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Cat Evolution

The Felidae family consists of 6 genera and 38 species.

The main group being Felinae, which includes the puma, ocelot, serval, and many species of smaller wild cats. The other main genera are lynx, which includes the bobcat, clouded leopard, marbled cat, and panthera, which has five species. The domestic cat was named Felis catus by Carolus Linnaeus in 1758, and the Wildcat Felis silvestris in 1775.

The ancestors of the cat began with the Creodonts around 50 million years ago. Early Miacoidea, a form of felidae, evolved into the caniforms (dogs, bears, raccoons, and weasels) and the feliforms (cats, hyaenas, and mongooses). The first true cat to arise from Viverravidae was Proailurus around 30 million years ago. Pseudaelurus emerged in North America and Europe around 20 million years ago, and this is the cat from which all extinct and living cats of the family felidae are believed to have arisen.

About nine million years ago, two million years after the cat family first appeared in Asia, these carnivorous predators entered North America by crossing the Beringia land bridge connecting Siberia and Alaska. With each migration, evolution changed these forefathers of all cats into a variety of species, from ocelots and lynxes to leopards, lions, and the lineage that eventually led to the domestic cat. DNA analyses of the 37 living species performed by Warren E. Johnson and Stephen J. O'Brien of the National Cancer Institute and colleagues in 1997 provided a complete family tree that assigned every cat species to one of the eight lineages.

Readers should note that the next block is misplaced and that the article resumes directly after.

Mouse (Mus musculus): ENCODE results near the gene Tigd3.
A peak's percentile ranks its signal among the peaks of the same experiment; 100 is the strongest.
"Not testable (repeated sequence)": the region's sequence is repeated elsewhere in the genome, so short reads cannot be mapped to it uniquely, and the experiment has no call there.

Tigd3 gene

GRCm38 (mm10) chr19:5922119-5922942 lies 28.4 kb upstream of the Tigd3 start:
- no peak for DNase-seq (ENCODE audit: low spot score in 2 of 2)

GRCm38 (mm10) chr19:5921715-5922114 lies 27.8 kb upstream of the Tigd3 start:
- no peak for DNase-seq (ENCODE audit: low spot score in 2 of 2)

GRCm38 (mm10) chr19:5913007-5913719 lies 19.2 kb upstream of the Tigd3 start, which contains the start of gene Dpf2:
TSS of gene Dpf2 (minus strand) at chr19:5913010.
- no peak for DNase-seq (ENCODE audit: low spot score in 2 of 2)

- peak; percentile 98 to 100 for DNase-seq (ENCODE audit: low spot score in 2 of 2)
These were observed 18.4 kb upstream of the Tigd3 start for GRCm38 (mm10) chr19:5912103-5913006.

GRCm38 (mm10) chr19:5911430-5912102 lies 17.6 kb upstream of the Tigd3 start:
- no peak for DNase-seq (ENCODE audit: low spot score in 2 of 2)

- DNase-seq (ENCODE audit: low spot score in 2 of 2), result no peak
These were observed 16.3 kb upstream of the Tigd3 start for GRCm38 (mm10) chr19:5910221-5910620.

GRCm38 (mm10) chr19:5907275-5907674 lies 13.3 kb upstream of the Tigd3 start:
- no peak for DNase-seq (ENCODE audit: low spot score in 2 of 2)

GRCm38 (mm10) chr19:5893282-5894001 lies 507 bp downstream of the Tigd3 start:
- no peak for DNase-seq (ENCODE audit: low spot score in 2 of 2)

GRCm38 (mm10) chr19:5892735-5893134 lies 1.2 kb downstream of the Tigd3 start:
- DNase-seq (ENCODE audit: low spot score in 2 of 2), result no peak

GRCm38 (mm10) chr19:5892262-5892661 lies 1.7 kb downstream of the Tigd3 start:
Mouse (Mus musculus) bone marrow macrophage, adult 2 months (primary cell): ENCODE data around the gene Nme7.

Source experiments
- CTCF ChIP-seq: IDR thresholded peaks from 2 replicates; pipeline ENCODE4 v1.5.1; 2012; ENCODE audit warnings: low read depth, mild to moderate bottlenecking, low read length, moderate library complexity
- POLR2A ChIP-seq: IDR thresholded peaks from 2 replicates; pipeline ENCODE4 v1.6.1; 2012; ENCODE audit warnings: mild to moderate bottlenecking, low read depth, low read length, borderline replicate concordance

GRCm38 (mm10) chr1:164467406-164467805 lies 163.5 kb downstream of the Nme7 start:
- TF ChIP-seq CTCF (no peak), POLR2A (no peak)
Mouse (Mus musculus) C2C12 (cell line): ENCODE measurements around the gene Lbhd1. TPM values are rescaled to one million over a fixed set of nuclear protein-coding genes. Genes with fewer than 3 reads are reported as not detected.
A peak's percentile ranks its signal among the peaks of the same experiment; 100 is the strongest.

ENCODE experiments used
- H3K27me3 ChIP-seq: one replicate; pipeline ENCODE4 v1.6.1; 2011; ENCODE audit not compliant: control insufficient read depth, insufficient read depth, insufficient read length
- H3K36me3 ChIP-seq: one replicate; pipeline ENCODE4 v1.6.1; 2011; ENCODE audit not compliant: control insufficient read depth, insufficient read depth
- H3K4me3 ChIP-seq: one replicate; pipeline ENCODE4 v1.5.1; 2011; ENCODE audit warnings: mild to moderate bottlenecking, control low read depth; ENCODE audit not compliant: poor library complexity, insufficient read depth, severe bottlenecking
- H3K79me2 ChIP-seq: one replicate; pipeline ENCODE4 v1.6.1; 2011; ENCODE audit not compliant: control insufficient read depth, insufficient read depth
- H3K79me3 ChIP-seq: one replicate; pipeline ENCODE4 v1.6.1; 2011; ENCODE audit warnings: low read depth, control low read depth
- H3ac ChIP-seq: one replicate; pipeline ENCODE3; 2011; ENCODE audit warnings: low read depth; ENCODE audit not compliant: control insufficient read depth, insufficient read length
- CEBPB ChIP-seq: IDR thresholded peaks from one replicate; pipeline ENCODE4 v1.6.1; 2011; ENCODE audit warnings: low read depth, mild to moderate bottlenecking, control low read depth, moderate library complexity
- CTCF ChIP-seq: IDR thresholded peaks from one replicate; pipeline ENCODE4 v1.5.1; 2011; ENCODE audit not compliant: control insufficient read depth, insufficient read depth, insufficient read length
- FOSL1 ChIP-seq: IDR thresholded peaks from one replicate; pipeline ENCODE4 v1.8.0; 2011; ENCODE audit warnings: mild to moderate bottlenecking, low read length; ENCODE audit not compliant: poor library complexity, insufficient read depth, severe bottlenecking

The research team was able to reconstruct a series of at least 10 intercontinental migrations by which cats colonized the world. For example, the cheetah, now found in Africa, belongs to a lineage that originated in North America and approximately three million years ago migrated back across the Bering land bridge to Asia and then Africa. Sea levels were low from 11 million to 6 million years ago, enabling the first modern cats to spread from Asia west into Africa, creating the caracal lineage, and east into North America, generating the ocelot, lynx, and puma lineages. The leopard lineage appeared around 6.5 million years ago in Asia.

It was not until 4000BC to 5000BC that there is much evidence of true domestication. Humans gained rodent-catchers while cats gained shelter and supplemented their diet. Cats are often in company with humans, consuming leftovers and providing food that may otherwise attract vermin or disease.


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